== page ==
We have repeatedly warned the leaders of the European Union not to invite these people to Europe. Everyone who has soberly thought through the possible consequences of unlimited mass migration can see what dangers are inherent in the uncontrolled, illegal flow of people crossing our borders. European and US security experts, heads of intelligence services and police chiefs have continually warned Europe of the increased terror threat. Every politician and all Europe’s leaders have been made aware of the danger. At the beginning of this summer Greece said that it was not possible to rule out the presence of jihadists among the masses of migrants arriving. Seen from the perspective of common sense, it was clear that one simply must not let in large numbers of people without proper controls: hundreds of thousands of people whose exact origins are unknown, whose identities are unknown, and whose motivations are unknown. In addition, Honourable House, they are coming from regions in which European states are currently involved in military operations. The like of this has never happened before. We are allowing in – indeed transporting in – hundreds of thousands of people in an unregulated manner from regions in which the European Union is at war. It has been demonstrated that terrorists are deliberately and systematically exploiting mass migration in order to blend in among masses of people who are leaving their homes in the hope of a better life. We do not think that everyone coming from that direction is a terrorist. But we do not know, and no one can say, how many terrorists have already arrived among the masses of migrants. We do not know how many of them are already here, and how many of them are arriving from day to day. A single terrorist is one too many. It is painful to even consider how many terrorists may have crossed the territory of our country. The time has come to put an end to this all across Europe.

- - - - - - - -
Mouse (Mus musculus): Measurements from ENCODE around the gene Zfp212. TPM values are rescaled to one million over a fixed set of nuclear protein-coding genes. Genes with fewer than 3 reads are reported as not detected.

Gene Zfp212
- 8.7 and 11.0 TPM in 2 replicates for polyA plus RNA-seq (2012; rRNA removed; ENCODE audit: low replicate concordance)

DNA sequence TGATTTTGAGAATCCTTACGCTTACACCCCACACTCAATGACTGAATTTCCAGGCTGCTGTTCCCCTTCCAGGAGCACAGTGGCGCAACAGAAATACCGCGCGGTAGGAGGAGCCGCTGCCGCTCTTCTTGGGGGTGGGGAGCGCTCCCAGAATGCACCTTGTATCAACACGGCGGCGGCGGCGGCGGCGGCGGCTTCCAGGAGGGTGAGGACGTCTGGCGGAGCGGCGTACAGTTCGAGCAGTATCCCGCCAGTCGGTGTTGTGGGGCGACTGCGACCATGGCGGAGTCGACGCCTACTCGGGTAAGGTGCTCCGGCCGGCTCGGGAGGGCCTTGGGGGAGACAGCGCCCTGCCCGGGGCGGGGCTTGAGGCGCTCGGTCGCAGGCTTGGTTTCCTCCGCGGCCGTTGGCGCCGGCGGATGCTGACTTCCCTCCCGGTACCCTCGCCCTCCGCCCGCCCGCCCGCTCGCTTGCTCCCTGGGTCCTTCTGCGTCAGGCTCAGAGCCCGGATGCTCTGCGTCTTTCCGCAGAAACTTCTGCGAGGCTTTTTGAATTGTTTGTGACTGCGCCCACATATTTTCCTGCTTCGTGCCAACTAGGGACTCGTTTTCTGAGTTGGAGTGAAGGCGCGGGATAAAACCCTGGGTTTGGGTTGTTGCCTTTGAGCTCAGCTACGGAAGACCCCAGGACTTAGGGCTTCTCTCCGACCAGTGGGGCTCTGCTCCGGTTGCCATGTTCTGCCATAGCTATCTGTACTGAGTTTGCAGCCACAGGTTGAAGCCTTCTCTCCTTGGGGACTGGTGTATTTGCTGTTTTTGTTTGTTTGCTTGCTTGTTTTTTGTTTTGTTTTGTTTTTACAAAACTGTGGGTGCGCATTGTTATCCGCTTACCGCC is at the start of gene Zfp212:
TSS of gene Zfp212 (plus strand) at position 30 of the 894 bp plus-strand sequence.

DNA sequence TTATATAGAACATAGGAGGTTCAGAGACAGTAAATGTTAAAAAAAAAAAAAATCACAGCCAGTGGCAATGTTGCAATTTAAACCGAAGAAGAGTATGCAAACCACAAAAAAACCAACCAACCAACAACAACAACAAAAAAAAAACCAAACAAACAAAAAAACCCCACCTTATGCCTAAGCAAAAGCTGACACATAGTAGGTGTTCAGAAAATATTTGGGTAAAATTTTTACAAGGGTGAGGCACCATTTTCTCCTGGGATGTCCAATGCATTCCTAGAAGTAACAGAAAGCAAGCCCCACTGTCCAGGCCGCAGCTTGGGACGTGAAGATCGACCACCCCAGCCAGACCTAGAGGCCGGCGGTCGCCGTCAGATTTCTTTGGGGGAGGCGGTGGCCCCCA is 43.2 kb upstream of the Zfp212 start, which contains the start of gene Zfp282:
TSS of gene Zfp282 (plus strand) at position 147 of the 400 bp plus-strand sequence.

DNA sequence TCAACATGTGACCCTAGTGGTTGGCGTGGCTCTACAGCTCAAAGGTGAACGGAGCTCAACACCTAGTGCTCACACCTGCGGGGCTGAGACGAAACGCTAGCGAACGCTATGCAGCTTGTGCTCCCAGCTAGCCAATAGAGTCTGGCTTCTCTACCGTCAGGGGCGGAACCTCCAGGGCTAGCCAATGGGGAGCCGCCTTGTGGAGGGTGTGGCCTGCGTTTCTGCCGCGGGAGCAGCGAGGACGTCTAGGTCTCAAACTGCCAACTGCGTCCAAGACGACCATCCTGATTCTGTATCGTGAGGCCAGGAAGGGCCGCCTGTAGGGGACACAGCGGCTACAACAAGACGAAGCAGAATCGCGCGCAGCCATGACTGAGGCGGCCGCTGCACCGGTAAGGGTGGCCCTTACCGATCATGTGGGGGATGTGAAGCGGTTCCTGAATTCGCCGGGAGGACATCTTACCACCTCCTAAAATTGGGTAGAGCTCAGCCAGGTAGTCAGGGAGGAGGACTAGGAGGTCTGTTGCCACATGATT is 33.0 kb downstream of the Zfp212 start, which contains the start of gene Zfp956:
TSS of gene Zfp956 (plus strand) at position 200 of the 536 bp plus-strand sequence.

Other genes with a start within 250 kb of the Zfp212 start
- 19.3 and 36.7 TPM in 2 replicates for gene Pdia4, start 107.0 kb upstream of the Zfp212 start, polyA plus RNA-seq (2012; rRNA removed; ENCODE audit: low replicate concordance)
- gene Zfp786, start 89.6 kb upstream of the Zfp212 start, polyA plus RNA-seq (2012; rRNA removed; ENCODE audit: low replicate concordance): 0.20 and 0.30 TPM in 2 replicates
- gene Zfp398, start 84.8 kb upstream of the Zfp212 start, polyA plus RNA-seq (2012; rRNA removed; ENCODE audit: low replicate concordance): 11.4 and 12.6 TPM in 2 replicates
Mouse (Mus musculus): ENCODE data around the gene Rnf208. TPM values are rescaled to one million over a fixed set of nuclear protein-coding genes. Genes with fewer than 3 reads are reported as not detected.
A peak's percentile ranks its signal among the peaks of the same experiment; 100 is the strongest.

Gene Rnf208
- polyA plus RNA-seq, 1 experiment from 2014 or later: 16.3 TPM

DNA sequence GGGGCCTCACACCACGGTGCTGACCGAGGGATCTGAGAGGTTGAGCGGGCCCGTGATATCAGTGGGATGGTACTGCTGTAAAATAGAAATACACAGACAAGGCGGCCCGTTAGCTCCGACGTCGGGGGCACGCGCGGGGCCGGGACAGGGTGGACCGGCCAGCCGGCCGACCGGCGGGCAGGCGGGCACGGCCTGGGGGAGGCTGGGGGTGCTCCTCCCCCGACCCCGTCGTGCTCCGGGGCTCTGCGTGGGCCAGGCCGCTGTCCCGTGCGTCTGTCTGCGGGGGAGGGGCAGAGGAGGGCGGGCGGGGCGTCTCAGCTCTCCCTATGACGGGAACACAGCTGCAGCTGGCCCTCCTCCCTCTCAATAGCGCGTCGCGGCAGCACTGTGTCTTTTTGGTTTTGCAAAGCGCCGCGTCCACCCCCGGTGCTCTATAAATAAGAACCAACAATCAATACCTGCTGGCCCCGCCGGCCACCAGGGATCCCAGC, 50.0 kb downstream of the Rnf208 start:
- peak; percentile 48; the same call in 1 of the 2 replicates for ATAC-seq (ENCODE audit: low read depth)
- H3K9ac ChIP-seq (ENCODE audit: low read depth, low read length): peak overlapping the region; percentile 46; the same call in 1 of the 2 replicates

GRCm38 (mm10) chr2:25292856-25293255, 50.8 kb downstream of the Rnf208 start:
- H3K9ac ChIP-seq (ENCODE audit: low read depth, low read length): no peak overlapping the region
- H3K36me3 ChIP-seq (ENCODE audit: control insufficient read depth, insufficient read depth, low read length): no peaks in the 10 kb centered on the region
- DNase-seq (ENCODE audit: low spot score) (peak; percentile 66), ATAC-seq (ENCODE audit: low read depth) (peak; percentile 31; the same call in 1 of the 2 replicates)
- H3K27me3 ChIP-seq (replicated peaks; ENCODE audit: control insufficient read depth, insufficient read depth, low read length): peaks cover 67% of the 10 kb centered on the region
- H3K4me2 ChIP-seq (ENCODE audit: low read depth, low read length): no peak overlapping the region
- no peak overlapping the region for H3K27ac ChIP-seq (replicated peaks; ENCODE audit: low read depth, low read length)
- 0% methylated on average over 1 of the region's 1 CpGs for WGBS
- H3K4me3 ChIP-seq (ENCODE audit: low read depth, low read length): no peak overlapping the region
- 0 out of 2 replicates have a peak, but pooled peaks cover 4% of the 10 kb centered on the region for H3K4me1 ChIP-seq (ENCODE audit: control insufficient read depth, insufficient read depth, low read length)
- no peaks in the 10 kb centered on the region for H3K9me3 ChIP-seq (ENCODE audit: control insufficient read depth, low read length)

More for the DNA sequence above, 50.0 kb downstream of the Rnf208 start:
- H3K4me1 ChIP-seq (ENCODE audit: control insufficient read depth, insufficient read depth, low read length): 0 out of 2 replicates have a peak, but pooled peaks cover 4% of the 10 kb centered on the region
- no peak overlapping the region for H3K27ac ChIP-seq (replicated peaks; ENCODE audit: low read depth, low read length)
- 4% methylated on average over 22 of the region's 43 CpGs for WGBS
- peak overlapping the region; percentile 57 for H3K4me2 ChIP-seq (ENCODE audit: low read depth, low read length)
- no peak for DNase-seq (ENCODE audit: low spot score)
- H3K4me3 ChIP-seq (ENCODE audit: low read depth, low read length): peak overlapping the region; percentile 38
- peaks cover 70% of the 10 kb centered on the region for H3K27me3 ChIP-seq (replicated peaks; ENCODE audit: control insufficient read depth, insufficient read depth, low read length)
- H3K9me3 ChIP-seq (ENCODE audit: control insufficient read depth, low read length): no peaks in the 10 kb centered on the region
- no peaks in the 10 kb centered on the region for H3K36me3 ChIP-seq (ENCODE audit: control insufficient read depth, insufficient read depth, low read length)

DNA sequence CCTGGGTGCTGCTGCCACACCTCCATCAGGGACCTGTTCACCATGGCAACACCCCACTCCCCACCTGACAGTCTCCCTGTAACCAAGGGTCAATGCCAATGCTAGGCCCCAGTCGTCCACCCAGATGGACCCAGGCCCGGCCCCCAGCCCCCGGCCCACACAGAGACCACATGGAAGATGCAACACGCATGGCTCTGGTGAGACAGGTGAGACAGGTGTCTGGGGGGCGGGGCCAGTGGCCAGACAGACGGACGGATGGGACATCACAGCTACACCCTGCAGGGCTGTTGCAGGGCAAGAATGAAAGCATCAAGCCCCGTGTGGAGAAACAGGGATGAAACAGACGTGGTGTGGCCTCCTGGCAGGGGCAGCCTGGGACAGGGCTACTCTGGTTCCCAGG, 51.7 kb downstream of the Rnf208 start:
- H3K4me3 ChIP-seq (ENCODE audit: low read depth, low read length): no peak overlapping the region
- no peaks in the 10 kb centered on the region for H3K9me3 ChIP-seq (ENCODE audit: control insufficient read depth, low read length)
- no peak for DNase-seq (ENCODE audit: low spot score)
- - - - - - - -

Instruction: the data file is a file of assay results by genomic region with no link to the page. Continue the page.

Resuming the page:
Honourable Fellow Members of Parliament,
It is clear to every person of common sense that Europe cannot cope with so many people. We all know that the European economy cannot cope with such a burden. But beyond the financial and economic realities, mass migration presents three serious risks, each of which is on its own sufficient reason to hold back the flood of people. Firstly, on Friday night we witnessed the fact that mass migration represents an exponentially increasing terror threat – indeed today we are not even talking about the threat of terror, but the fact and reality of terror. Secondly, mass migration increases the risk of crime. It is not PC, not politically correct, to talk about this –indeed in the Western world this fact is publicly denied – but it is a fact for all that. In those places in Europe with high numbers of immigrants, crime has increased significantly and public security has deteriorated. There is more theft, robbery, physical assault, grievous bodily harm, rape and murder. Whether we talk about them or not, these facts are still facts. Thirdly, mass resettlement of people arriving from other continents and cultures represents a threat to our culture, way of life, customs and traditions. Now those who have lived in the delusion of multi-culturalism – and who have sought to force this delusion on us – can see where all this is leading.